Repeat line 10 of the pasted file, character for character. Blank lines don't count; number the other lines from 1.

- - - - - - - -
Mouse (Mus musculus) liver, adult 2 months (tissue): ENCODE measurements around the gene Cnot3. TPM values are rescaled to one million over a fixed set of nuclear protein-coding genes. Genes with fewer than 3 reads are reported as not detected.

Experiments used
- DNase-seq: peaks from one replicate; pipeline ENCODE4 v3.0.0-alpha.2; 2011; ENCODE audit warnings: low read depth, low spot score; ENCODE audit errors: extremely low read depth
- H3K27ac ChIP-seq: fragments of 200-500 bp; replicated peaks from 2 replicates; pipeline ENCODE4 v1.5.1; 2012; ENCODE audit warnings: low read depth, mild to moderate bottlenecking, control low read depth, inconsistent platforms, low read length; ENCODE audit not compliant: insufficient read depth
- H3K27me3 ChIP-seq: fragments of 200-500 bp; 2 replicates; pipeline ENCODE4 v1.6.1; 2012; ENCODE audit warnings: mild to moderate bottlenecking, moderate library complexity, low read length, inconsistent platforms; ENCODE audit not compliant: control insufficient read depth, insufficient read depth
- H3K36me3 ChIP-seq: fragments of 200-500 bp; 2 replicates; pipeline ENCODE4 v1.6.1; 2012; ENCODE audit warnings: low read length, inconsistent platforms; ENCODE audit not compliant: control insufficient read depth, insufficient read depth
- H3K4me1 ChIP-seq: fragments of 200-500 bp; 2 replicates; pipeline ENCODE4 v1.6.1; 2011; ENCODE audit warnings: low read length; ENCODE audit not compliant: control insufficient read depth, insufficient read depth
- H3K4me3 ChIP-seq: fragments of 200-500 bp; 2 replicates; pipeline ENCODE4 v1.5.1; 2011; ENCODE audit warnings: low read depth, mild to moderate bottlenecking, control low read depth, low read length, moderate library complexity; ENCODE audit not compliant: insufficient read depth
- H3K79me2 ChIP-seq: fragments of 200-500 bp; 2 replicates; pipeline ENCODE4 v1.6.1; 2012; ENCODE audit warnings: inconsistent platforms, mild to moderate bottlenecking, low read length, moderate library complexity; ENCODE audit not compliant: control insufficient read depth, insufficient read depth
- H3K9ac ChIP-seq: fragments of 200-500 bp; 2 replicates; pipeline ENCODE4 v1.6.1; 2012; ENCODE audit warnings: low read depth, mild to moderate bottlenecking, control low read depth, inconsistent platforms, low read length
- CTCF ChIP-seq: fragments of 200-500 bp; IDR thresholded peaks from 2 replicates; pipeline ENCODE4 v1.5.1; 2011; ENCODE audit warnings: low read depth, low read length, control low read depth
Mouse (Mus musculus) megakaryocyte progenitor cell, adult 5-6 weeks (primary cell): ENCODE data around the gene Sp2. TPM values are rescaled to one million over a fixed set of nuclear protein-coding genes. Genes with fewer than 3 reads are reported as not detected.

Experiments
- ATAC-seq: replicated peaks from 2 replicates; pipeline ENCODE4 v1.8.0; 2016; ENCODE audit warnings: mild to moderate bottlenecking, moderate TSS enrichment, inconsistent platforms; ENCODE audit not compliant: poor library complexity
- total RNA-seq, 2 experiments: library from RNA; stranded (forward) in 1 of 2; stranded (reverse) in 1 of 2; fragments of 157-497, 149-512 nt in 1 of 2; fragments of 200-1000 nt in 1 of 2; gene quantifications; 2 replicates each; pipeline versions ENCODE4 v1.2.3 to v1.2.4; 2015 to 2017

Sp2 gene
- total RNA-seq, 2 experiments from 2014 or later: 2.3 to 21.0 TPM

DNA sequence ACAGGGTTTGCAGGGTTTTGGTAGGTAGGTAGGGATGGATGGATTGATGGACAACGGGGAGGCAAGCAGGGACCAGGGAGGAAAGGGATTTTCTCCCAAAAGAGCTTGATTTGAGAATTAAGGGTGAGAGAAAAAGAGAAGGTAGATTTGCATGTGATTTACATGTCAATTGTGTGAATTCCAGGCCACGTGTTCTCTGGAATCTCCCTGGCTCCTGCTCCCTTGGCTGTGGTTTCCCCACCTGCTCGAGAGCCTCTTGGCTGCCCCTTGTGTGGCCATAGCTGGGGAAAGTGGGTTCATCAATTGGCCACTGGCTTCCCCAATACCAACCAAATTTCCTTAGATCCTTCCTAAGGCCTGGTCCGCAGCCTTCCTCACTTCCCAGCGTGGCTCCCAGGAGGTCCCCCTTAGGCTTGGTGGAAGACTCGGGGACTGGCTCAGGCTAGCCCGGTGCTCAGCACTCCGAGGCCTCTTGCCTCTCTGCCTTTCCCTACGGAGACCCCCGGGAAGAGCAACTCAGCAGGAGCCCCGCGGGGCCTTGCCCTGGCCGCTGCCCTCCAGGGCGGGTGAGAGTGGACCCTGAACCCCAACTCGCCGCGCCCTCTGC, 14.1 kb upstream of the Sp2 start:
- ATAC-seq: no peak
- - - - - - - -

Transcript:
- H3K9ac ChIP-seq: fragments of 200-500 bp; 2 replicates; pipeline ENCODE4 v1.6.1; 2012; ENCODE audit warnings: low read depth, mild to moderate bottlenecking, control low read depth, inconsistent platforms, low read length